When I first started working as an industrial process chemist one of my more experienced colleagues told me that you can only really know how well a process performs until you run it on at least a 5 kg scale. I found that to be good advice but as I developed my skills in the kilo lab that I was able to develop work-arounds for steps in a process that were far from perfect. Got a slow filtration? Grab five large Büchner funnels and do the filtration in parallel! However, when I first went to the pilot plant, I learned the hard way that there was only one filter available and that we were just going to have to wait for the next 18 hours for the slow filtration to complete, putting us a day behind schedule. Ever since then I’ve had an interest in reading journal articles describing development and implementation of processes on hundreds of kilo scale because every detail must be examined and refined to give a process that works flawlessly. I therefore enjoyed reading a recent publication that describes the development of multiple high-volume manufacturing routes to a carboxylic acid intermediate to Dalcetrapib – a potential atherosclerosis treatment that Roche developed from 2004 to 2012 (Harnett, G. J. et. al. Org. Process Res. Dev. 2023, 27, 2329–2344.)
One the most important insights that I have gained over my career from reading papers on the development of chemistry for materials required on multi-ton scale is what types of chemistry can be implemented readily on that scale, and which ones are better avoided. For example, the initial route used LDA as a base to introduce an alkyl side chain onto a cyclohexyl ring, and although this was implemented on 100’s of kg scale, they decided to swap to using a Grignard reagent because they knew from previous in-house experience making Naproxen that methyl magnesium chloride can be made by a simpler procedure than either n-BuLi or LDA. Magnesium is also naturally more abundant than lithium, so this is more economical and sustainable. Such knowledge of all raw material inputs is vital when developing a process that might be used for decades on multi-ton scale.
Based on my experiences in graduate school scaling-up a Birch reduction to a few tens of grams I would not have thought that this would be an option for pilot plant manufacture. However, much to my surprise about 10 years later an operator at a CDMO showed me the plant reactor set-up that they had for a dissolving metal reduction for another customer’s project. I’m still not sure whether I was glad or disappointed that I never got to see them adding brick-sized lumps of sodium into the vessel via what they described as ‘the torpedo tube’. So, it was fascinating to see in this paper that the authors developed a route where the first step of the process was a Birch reduction of benzoic acid using Li. Interestingly the authors showed that methyl amine could be used in place of ammonia, something that I’d read was possible but never seen an example of before. This solvent switch enables the reaction to be performed at -6 to -12 C rather than cryogenic temperatures thereby saving a lot of energy to cool the reactor and significantly reduce the risk of catastrophic off-gassing in the event of a cooling failure.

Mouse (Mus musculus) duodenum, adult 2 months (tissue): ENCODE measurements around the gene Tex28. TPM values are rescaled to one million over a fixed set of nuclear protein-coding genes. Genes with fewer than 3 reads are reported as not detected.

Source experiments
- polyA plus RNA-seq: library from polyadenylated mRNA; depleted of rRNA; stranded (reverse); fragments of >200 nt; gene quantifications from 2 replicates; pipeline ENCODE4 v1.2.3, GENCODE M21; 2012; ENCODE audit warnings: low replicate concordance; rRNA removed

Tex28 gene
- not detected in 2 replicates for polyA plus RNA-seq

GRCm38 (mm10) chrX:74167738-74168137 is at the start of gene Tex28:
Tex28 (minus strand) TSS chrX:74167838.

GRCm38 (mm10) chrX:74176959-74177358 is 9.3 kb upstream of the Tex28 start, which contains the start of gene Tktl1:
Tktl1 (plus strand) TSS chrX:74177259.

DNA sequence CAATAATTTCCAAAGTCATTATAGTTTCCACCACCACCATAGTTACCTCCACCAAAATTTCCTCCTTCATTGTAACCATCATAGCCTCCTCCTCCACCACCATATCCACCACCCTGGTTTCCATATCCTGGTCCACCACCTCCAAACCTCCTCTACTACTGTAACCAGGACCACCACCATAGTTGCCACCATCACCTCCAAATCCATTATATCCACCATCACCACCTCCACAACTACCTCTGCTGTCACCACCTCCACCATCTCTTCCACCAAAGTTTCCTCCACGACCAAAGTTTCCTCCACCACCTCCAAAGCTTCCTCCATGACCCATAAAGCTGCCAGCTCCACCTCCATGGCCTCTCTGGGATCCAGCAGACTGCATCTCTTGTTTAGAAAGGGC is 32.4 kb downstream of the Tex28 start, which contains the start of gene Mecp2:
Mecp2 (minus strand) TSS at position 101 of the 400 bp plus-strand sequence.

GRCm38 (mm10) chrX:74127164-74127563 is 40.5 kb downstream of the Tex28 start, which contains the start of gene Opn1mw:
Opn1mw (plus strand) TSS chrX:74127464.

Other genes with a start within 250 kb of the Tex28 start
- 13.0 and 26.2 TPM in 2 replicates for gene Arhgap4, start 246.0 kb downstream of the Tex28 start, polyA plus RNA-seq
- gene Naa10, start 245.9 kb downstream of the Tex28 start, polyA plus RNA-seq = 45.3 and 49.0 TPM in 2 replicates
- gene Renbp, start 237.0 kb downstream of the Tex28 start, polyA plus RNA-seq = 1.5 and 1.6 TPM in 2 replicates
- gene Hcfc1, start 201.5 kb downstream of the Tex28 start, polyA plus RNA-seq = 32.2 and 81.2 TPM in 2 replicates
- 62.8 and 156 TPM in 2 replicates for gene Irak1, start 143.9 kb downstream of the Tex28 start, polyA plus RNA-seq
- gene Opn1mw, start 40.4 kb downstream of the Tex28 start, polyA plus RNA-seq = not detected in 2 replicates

Finally, the paper also includes one reaction performed in the plant in batch that I would not have imagined possible. In one of the developed routes the final step was to hydrolyze an unreactive nitrile to carboxylic acid. The experimental procedure reported in the main paper involves heating the nitrile in the presence of methanol and aqueous sodium hydroxide for 16 h at 203 C in a 1400 L Hastelloy vessel rated for 40 bar pressure!
Scale-up of processes to these types of scale requires excellent coordination between chemists, chemical engineers and experts in process safety. Scientific Update offers three different on-line training courses on how to safely scale-up processes for the plant as follows:
Chemical and Process Safety for Development Chemists concentrates on heat and gas evolution and how to deal with and plan for these issues as you scale up along with the importance of stability data for individual chemicals and reaction mixtures.
Safety & Selectivity in the Scale Up of Chemical Reactions is aimed very much at choosing the right chemical reaction, catalysts/reagents/solvents/reaction conditions, to carry out a particular transformation, so essentially an organic chemist’s approach to process safety.
The Design & Development of Safe Chemical Processes looks in detail at the various safety tests (and equipment) that you can use in the lab at the various stages of development to build up your basis of safety as you scale up the chemistry and what emergency relief systems are available. This course is run in conjunction with Dekra Process Safety.